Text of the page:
v$sgastat called POOL which can now be used to determine the size of
the shared pool. However, in 8.1.3 a sum of the bytes for all objects
in the shared pool exceeded the setpoint for shared_pool_size so this
may not be as accurate as the above query. In fact, it indicated 7
megabytes free, 13 megabytes total with a setting of 10 megabytes.
Source 9 Example Script to Show SGA Usage
The script in Source 9 should be run
periodically during times of normal and high usage of your database.
The results will be similar to Listing 15. If your avail_pool_pct
figures stay in the tens or below then you may need to increase the
size of your shared pool, however, this isn't always the case.
01/28/00 Page: 1
Time: 10:45 AM Shared Pool Summary MAULT
SHARED_POOL_USED SHARED_POOL_SIZE SHARED_POOL_AVAIL AVAIL_POOL_PCT
---------------- ---------------- -----------------
597.46 619.89 22.43
Listing 15: Example Output From Script in
To often all that is monitored is how much of
the shared pool is filled, no one looks how is it filled; with good
reusable SQL or bad, throw-away, garbage SQL. You must examine how the
space is being used before you can decide whether the shared pool
should be increased in size, decreased in size or perhaps a periodic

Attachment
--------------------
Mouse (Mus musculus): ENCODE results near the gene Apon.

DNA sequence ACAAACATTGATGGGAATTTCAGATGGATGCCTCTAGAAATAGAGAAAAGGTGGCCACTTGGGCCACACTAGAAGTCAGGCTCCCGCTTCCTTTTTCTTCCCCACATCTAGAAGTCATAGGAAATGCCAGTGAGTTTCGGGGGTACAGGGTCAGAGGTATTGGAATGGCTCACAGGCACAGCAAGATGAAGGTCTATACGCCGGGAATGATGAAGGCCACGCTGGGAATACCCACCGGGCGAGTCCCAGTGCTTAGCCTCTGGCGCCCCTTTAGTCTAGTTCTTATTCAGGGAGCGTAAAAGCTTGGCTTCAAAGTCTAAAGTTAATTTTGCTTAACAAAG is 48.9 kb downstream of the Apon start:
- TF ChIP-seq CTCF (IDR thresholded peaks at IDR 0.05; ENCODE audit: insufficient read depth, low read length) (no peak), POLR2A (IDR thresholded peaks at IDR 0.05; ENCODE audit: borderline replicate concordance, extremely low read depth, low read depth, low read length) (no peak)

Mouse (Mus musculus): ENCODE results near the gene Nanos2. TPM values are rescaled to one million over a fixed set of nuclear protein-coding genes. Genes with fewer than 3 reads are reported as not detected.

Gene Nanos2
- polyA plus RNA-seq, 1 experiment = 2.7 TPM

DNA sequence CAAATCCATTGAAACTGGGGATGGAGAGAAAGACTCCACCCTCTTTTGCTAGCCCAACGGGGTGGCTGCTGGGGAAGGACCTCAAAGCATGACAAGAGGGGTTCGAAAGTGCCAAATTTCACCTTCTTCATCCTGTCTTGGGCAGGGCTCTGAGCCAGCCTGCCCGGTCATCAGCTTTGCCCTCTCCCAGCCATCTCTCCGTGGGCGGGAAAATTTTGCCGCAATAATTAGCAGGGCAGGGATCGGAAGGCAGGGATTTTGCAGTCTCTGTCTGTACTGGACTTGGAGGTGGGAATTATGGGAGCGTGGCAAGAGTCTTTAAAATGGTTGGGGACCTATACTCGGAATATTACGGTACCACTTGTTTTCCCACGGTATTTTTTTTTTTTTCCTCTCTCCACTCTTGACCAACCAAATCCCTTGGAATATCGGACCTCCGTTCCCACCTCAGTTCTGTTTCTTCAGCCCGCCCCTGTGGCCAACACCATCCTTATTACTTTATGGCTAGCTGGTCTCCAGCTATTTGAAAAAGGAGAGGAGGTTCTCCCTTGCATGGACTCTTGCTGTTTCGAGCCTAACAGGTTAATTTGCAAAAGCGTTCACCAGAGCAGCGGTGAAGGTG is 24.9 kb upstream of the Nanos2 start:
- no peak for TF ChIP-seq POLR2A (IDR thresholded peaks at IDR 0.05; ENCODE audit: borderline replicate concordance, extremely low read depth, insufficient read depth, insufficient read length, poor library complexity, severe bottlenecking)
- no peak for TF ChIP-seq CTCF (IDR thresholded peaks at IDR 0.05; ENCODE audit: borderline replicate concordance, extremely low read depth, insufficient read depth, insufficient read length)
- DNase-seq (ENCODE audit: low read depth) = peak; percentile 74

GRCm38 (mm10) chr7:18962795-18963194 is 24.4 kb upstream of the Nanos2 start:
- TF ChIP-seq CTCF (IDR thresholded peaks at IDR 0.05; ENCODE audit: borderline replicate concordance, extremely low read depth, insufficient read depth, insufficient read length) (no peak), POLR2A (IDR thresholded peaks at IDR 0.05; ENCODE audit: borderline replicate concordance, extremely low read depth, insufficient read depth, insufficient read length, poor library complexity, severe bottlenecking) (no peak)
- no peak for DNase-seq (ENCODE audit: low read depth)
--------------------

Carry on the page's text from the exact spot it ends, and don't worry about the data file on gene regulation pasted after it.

flush schedule set up with the size remaining the same. So how can we
determine what is in the shared pool and whether it is being properly
reused or not? Let's look at a few more reports.
The first report we will examine shows how
individual users are utilizing the shared pool. Before we can run the
report a summary view of the V$SQLAREA view must be created, I
unimaginatively call this view the SQL_SUMMARY view. The code for the
SQL_SUMMARY view is shown in Source 10.
FUNCTION: Creates summary of v_$sqlarea and dba_users for use in
REM sqlmem.sql and sqlsummary.sql reports
REM NOTE: Requires direct grants on v$sqlarea and dba_users
CREATE OR REPLACE VIEW sql_summary as
username, sharable_mem, persistent_mem, runtime_mem
sys.v_$sqlarea a, dba_users b
a.parsing_user_id = b.user_id;
Source 10: Example SQL Script to Create A View
to Monitor Pool Usage By User
Once the SQL_SUMMARY view is created the
script in Source 11 is run to generate a summary report of SQL areas
used by user. This shows the distribution of SQL areas and may show
you that some users are hogging a disproportionate amount of the
shared pool area. Usually, a user that is hogging a large volume of
the shared pool is not using good SQL coding techniques that is
generating a large number of non-reusable SQL areas.
REM FUNCTION: Generate a summary of SQL Area Memory Usage
REM FUNCTION: uses the sqlsummary view.
REM showing user SQL memory usage
COLUMN areas HEADING Used|Areas
COLUMN sharable FORMAT 999,999,999 HEADING Shared|Bytes
COLUMN persistent FORMAT 999,999,999 HEADING Persistent|Bytes
COLUMN runtime FORMAT 999,999,999 HEADING Runtime|Bytes
COLUMN username FORMAT a15 HEADING "User"
COLUMN mem_sum FORMAT 999,999,999 HEADING Mem|Sum
START title80 "Users SQL Area Memory Use"
SET PAGES 59 LINES 80
BREAK ON REPORT
COMPUTE SUM OF sharable ON REPORT
COMPUTE SUM OF persistent ON REPORT
COMPUTE SUM OF runtime ON REPORT
COMPUTE SUM OF mem_sum ON REPORT
SUM( persistent_mem) Persistent,
SUM( runtime_mem) Runtime ,
GROUP BY username
ORDER BY 2;
PAUSE Press enter to continue
SET PAGES 22 LINES 80
Source 11: Example SQL Script To Report On SQL
Area Usage By User